Let’s face it. Anyone who marries a writer gets to witness a roller-coaster. My husband gets a regular dose of “I love where my novel’s going!” followed by “I can’t stand this novel” and then back to the beginning again. Many times. He gets roped into brainstorming sessions, harassed for his opinion when he has none, and inundated with bits and pieces of works in progress. He watches the excitement from positive reviews and the frustration with negative.
You might be a husband-of-a-writer if…
-Your wife gets hurt, and her first response is… now I can write about this!
-You are harassed for your opinion on something you’d never read on your own
-You know the storyline of a romance novel you’d never otherwise have any interest in
-You become jealous of a made-up character who steals all your wife’s time
-You are randomly lassoed into brainstorming sessions
-The best antidote to frustration is coming up with a new story angle for your wife to use
-Your wife sits in front of the TV to spend time with you, but she’s actually in another world, with her headphones on
-Her social life consists somewhat of people who don’t exist
-New people you both meet are scrutinized as possible future book characters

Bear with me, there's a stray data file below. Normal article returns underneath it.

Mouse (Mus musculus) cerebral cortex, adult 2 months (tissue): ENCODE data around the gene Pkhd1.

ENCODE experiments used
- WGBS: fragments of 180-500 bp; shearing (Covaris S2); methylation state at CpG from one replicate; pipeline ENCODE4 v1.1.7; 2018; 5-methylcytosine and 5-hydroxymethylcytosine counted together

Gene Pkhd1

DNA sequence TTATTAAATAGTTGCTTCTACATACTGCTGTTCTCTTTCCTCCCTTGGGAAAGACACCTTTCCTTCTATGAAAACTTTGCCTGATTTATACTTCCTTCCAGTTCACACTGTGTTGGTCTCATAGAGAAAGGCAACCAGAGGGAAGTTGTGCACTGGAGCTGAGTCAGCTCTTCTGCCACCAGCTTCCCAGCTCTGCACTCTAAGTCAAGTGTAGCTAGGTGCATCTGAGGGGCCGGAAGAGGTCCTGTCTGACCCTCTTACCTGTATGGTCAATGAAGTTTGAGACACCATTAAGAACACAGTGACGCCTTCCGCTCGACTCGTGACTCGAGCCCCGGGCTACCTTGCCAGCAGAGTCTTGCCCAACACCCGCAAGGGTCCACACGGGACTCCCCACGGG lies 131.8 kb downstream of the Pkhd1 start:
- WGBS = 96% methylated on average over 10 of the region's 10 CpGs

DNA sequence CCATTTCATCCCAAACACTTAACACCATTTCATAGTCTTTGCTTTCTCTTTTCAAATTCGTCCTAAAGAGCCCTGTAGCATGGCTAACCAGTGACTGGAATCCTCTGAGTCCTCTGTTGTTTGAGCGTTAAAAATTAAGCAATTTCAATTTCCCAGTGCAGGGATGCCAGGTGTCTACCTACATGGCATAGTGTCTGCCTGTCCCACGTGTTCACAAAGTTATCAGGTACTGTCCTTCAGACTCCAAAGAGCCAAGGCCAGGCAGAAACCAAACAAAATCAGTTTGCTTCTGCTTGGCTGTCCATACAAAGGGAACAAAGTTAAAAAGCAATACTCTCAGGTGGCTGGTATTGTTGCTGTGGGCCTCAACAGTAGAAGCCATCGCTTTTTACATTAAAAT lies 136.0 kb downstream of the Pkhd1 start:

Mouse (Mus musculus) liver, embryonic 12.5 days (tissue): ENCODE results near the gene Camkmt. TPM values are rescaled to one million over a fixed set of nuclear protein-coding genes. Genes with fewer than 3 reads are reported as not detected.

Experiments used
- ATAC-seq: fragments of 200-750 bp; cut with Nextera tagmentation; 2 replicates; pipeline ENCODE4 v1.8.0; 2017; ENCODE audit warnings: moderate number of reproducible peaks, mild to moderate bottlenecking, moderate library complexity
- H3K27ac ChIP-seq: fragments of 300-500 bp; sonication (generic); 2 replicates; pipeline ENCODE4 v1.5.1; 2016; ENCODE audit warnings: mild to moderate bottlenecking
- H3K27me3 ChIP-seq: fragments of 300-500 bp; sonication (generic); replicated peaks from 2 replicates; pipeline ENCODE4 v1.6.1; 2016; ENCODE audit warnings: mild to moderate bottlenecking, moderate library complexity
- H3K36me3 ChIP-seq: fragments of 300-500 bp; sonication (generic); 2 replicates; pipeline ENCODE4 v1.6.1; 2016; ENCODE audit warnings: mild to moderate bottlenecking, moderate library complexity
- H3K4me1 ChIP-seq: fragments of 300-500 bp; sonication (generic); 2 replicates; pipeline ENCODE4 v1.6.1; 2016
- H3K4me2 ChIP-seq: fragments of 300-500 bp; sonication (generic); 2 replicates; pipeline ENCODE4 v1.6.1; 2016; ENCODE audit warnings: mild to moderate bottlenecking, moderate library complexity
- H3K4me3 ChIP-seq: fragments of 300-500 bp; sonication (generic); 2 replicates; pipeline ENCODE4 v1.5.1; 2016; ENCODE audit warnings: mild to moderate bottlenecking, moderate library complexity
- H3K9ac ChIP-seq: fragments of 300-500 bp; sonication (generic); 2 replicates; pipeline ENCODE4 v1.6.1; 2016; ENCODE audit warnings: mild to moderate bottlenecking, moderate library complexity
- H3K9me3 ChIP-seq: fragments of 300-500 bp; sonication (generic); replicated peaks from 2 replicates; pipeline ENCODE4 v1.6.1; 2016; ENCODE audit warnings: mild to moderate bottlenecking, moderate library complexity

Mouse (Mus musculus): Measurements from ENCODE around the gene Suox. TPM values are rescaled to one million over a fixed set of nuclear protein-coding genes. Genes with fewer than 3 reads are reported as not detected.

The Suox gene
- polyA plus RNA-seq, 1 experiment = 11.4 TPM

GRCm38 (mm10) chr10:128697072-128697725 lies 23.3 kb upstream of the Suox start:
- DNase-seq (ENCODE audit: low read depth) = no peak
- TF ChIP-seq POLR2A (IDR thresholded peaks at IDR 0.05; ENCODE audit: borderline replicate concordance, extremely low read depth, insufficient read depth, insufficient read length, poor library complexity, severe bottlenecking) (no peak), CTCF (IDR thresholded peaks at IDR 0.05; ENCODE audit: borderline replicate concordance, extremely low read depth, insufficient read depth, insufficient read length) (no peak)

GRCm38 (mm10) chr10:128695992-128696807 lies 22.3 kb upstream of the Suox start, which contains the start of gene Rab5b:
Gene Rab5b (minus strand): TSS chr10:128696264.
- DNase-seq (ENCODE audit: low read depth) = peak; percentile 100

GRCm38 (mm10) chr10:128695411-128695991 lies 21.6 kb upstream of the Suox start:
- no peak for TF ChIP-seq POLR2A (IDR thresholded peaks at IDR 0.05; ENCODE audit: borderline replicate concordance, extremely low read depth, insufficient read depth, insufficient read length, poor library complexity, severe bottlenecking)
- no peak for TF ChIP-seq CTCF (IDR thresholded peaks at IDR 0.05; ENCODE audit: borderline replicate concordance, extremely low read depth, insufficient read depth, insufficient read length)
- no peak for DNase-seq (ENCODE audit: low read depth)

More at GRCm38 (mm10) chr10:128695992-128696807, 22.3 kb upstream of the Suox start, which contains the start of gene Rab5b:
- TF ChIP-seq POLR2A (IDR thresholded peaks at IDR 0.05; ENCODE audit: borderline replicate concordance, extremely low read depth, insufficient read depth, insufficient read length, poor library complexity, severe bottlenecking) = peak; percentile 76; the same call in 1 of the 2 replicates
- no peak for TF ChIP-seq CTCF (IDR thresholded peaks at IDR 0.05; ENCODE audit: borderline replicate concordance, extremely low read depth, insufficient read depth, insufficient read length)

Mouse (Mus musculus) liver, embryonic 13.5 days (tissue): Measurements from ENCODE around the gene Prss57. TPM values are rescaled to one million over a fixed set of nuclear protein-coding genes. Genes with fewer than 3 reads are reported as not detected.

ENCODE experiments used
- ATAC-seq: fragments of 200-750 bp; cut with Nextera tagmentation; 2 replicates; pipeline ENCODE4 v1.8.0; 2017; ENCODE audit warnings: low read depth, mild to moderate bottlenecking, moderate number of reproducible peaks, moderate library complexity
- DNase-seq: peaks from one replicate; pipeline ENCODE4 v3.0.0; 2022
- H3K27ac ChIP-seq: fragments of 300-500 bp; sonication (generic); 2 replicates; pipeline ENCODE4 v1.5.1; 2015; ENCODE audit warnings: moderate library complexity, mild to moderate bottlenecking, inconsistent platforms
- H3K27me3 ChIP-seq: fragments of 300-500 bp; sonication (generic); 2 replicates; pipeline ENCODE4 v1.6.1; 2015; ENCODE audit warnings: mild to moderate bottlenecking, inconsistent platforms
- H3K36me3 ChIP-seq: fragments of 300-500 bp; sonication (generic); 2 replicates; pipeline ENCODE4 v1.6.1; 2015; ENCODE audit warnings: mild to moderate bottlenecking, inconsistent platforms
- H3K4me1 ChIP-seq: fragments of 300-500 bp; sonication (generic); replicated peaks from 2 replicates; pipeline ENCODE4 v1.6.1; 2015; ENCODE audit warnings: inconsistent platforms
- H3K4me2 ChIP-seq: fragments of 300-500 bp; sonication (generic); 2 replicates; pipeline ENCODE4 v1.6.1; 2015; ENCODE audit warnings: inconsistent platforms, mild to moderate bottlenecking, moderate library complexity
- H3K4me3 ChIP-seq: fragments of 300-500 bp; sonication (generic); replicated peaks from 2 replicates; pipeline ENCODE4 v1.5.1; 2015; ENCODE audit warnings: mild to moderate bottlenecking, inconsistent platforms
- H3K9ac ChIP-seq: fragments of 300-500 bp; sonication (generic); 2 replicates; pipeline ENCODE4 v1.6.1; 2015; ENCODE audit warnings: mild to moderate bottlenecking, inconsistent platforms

-Your wife spends hours on her work, but doesn’t get paid by the hour. And she’s ok with that.
Vince has put up with a lot in the few months we’ve been married. And how does he deal with it? Pretty much like most husbands-of-writers I know.
I posted on Facebook about his involvement:
“I used to worry about my choice for a husband. I’m a writer and he can’t stand to read. But yesterday he texted me from the mower as he mowed the grass an idea for my work in progress. I don’t worry anymore.”
I was sitting on the couch on the laptop, and yes, he still texted me from the tractor. Vince is an engineer who probably owns no more than three books. He has never liked reading, or even spelling. He’s not the type I’d ever thought I’d marry, but here we are.
A few writer friends responded to my post with similar situations – non-writing husbands who were along for the rollercoaster. What I found so interesting in their responses, however, was the “but.” It was present in every response. My husband doesn’t like books BUT… he’s the best editor. My husband doesn’t write either, BUT… he’s my biggest fan.
Most writers don’t marry other writers, but God still makes it happen, doesn’t He? Maybe they’re not exactly like us (which, honestly, is probably a good thing), but they each love their writing spouses. And they have a huge desire to support them, in whatever way they’re able. Maybe they don’t read their wife’s romance novel cover to cover – or even at all – but they give up time spent with them, sometimes pick up the slack in housework duties, pay for writing conferences and contest entries, give them their own “writing space,” and sometimes even enter into the process in a way. They support, encourage, and push when necessary. But the best part is, as their writing spouse is flying through ups and downs on that crazy roller coaster of the publishing world, they’re right there next to them, in the seat, going up and down with them.
Thank You, God, for the husbands of writers. You knew exactly what we needed.